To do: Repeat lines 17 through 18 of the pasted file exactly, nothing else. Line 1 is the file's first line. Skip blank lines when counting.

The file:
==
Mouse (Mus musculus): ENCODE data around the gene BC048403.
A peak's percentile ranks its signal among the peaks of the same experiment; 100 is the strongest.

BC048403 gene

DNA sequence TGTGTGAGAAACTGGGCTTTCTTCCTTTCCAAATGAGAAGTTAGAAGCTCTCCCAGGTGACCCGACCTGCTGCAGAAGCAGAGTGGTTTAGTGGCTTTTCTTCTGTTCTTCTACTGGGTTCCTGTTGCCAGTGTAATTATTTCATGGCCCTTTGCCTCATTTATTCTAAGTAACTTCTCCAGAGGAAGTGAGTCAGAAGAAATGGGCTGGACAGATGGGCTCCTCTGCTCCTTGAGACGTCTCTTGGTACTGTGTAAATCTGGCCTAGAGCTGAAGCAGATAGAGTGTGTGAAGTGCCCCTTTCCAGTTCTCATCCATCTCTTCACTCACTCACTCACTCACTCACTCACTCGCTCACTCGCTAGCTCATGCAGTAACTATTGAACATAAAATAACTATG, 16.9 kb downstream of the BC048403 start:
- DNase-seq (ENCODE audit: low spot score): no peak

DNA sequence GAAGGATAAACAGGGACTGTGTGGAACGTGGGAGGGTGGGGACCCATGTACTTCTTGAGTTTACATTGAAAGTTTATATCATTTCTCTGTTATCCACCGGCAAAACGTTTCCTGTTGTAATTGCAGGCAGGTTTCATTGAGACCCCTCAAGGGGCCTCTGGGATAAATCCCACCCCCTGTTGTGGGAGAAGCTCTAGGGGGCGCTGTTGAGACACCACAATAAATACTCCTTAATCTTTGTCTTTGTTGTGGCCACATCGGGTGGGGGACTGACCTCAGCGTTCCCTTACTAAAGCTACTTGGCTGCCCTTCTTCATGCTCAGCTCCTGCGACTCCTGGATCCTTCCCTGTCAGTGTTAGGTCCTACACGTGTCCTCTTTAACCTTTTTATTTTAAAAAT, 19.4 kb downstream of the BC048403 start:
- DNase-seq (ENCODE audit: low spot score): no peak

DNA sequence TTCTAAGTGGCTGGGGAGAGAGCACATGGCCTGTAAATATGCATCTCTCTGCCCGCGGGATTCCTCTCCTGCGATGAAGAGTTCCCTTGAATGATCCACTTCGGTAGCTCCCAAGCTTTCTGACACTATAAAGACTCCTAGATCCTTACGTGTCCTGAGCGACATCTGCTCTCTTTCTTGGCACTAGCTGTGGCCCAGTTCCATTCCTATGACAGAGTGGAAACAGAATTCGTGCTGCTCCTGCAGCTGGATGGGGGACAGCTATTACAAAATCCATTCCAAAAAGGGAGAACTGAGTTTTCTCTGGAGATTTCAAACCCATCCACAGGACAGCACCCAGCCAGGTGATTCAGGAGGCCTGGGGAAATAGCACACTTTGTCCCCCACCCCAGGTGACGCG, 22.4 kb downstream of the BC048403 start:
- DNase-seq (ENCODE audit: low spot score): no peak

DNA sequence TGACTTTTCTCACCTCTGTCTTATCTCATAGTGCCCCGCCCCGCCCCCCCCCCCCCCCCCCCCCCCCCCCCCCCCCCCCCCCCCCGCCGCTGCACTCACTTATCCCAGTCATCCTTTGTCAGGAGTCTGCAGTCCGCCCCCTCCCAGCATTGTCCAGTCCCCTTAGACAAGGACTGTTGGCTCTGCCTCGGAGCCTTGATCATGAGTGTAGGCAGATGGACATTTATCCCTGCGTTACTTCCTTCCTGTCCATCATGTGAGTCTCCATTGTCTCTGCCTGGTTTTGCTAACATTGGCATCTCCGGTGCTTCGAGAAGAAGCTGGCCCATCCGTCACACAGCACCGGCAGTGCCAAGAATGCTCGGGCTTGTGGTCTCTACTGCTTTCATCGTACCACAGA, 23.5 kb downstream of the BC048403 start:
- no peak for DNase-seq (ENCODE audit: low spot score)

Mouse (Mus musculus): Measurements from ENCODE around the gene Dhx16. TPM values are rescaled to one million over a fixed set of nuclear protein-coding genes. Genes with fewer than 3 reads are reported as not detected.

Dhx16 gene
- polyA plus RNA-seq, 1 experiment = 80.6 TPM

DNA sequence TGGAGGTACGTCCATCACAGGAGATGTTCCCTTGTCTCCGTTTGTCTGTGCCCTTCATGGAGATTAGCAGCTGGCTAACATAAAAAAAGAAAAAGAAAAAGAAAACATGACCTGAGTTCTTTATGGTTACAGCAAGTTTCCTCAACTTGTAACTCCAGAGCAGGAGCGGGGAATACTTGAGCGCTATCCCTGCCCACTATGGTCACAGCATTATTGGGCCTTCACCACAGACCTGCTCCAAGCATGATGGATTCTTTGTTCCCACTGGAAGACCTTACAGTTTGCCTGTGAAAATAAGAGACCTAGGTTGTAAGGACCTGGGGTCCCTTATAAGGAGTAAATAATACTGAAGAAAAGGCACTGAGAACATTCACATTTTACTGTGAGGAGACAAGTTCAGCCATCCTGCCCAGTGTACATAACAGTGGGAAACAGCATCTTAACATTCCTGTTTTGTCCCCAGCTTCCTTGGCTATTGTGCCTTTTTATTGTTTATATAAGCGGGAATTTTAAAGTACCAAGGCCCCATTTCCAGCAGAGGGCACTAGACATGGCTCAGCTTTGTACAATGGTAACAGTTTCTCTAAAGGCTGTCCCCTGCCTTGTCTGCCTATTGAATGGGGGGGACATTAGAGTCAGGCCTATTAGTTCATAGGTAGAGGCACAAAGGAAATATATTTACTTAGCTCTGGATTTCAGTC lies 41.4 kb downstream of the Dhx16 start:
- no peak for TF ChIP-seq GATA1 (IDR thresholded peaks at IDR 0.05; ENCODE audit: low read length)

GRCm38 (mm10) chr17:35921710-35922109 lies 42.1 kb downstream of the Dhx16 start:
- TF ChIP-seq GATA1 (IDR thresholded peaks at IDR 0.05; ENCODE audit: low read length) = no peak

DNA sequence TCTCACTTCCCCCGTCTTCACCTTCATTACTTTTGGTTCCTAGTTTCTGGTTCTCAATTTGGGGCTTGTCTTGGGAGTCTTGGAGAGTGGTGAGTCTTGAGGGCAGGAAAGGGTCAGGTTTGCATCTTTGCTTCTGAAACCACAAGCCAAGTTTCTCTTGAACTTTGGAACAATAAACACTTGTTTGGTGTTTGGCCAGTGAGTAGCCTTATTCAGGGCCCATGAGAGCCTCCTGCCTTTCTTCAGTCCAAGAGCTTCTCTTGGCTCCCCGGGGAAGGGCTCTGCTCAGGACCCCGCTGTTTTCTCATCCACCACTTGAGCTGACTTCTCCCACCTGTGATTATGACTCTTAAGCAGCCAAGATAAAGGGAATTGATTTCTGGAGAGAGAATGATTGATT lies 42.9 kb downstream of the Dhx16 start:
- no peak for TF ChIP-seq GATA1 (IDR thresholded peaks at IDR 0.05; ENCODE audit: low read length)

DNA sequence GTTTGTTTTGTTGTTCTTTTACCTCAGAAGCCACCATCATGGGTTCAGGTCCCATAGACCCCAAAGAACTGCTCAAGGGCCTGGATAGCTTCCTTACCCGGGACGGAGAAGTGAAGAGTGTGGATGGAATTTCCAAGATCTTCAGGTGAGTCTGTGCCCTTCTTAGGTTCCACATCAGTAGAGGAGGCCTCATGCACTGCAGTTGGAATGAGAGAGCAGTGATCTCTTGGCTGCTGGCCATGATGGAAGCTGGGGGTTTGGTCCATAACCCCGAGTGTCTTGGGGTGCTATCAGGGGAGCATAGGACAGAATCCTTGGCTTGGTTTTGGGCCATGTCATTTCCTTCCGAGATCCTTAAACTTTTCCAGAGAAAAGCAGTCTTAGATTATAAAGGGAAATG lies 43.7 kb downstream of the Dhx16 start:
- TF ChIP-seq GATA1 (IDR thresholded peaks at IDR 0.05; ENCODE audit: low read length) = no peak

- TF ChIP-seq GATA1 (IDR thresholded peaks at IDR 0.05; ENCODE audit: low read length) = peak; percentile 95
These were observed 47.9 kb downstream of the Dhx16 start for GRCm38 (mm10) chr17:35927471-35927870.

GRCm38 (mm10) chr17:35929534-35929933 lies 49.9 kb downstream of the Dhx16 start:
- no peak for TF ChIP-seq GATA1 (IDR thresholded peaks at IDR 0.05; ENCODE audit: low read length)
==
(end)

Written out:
GRCm38 (mm10) chr17:35921710-35922109 lies 42.1 kb downstream of the Dhx16 start:
- TF ChIP-seq GATA1 (IDR thresholded peaks at IDR 0.05; ENCODE audit: low read length) = no peak